The Juneau Assembly unanimously passed a resolution Monday calling on the Alaska Legislature to work towards a state budget that won’t shift the cost of services like education and health care to municipalities.
The city says it will lose an estimated $7.8 million in funding next fiscal year from the cuts proposed by Gov. Mike Dunleavy’s budget. $7.1 million would result from school bond debt reimbursement and $400,000 would come from the loss of revenue from shared fisheries taxes. The Juneau School District stands to lose $10 million through cuts to state education foundation funding. Cuts to Medicaid would mean a loss of more than $6 million for Bartlett Regional Hospital.
Assembly member Alicia Hughes-Skandijs said she feels it’s been clear from legislative hearings so far that the proposed budget does not take into account real-life impacts on Alaskans.
She suggested removing language from the resolution that voiced appreciation for the Dunleavy administration’s work on the budget, a suggestion which the other members accepted.
“I hope this resolution, in combination with resolutions from other communities around the state, is going to send a message to the Legislature and the administration that this is going to affect every single Alaskan, and that all of the municipalities are united in that this doesn’t work for us,” Hughes-Skandijs said after the meeting.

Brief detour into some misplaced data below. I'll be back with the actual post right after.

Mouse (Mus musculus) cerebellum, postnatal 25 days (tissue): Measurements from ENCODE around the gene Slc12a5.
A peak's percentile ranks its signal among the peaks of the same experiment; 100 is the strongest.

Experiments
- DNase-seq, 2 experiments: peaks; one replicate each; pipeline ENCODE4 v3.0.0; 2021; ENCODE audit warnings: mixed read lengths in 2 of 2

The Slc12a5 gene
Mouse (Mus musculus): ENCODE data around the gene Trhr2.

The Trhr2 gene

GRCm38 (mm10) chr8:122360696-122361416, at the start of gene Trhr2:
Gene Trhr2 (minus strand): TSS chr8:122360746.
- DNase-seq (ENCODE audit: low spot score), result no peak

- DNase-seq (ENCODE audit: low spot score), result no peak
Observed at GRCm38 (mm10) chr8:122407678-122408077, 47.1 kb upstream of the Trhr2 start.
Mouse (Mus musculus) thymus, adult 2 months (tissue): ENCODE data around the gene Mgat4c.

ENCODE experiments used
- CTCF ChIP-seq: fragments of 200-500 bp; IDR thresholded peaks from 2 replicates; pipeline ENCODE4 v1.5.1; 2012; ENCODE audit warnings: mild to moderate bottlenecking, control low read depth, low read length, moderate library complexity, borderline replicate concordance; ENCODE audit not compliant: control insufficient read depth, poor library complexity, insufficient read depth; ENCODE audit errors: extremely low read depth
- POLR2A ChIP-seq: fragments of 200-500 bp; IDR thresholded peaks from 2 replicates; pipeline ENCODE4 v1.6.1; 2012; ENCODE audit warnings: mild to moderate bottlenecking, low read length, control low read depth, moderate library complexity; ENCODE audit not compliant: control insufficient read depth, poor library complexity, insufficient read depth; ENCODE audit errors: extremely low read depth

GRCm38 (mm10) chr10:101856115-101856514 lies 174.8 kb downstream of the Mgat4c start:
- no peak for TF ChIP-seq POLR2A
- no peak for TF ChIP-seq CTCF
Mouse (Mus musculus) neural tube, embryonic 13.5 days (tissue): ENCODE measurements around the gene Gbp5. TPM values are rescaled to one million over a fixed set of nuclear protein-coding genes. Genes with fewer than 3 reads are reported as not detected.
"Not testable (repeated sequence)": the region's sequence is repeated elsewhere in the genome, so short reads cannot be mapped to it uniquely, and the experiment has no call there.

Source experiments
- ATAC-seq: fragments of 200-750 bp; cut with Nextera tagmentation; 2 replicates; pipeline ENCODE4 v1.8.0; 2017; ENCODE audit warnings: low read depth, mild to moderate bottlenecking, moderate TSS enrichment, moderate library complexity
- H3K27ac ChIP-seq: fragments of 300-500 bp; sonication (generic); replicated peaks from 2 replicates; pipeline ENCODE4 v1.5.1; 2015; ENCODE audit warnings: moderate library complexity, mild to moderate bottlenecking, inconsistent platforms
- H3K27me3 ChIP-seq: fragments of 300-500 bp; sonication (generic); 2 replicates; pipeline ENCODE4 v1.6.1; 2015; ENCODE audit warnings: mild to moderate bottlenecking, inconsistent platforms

Members of the Assembly attended the Alaska Municipal League conference in Juneau two weeks ago. Mayor Beth Weldon said much of the discussion focused on the governor’s budget and its impact on local economies. She wanted the Assembly’s resolution to remain diplomatic, despite the strong feelings constituents have expressed.
“They also called upon us to have town meetings … to educate our citizens about how this governor’s budget, if it passed today, would impact the community,” Weldon said afterward.
Weldon said she and City Manager Rorie Watt will pick out dates in the coming weeks to hold town halls for the community.
Read the draft version of the Assembly’s resolution below. Note that the final version will add language referring to both the public and private sector in the third “whereas” paragraph and will remove Section 1 entirely:
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